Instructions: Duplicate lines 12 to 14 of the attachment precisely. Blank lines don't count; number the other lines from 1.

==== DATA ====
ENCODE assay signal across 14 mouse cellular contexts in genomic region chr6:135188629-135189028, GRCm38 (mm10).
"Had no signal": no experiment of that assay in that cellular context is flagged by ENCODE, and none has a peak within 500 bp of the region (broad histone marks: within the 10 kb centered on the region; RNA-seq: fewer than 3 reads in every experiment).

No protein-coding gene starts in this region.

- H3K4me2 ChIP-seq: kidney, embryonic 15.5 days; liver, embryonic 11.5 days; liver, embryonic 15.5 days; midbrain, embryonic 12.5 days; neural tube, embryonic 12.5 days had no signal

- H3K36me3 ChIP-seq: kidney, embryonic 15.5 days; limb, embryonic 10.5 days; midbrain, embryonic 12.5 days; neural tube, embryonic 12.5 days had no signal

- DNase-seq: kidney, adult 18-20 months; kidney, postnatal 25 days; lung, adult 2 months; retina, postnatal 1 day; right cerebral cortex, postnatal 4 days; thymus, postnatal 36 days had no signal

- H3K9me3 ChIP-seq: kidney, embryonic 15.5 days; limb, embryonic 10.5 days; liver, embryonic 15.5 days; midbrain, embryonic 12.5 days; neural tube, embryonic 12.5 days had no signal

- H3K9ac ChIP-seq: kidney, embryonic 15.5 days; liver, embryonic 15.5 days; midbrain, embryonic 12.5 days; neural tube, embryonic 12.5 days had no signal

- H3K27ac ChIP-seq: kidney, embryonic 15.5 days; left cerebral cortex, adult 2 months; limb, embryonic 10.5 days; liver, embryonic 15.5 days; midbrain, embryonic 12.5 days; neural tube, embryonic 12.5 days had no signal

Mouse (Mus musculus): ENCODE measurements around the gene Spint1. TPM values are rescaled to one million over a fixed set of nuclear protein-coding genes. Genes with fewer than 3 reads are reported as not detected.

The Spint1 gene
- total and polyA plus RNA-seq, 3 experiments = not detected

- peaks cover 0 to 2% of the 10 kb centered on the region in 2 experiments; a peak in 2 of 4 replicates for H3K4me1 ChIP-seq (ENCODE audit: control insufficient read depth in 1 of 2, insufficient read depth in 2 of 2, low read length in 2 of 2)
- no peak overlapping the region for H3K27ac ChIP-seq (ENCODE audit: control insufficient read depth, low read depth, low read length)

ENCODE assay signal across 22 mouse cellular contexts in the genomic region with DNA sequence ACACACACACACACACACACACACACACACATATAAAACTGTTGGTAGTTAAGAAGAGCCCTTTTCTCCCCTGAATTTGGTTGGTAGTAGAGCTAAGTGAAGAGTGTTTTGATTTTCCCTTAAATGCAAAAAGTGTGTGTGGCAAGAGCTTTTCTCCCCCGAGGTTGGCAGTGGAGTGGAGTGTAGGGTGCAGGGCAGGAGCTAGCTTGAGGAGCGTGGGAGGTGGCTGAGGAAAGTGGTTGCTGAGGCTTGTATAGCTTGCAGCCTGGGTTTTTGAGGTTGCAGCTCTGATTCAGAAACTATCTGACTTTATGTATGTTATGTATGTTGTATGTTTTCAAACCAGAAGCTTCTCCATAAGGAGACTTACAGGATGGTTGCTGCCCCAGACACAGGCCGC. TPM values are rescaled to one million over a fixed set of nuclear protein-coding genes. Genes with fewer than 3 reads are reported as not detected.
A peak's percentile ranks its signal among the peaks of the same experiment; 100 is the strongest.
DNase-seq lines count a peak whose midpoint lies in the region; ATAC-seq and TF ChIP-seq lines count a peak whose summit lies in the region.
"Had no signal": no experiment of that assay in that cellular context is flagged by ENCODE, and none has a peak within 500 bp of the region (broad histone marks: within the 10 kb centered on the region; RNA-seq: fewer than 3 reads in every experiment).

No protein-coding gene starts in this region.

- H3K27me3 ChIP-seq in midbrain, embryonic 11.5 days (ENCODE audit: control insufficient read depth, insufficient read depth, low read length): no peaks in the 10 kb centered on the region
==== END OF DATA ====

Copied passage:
- total and polyA plus RNA-seq, 3 experiments = not detected

- peaks cover 0 to 2% of the 10 kb centered on the region in 2 experiments; a peak in 2 of 4 replicates for H3K4me1 ChIP-seq (ENCODE audit: control insufficient read depth in 1 of 2, insufficient read depth in 2 of 2, low read length in 2 of 2)
- no peak overlapping the region for H3K27ac ChIP-seq (ENCODE audit: control insufficient read depth, low read depth, low read length)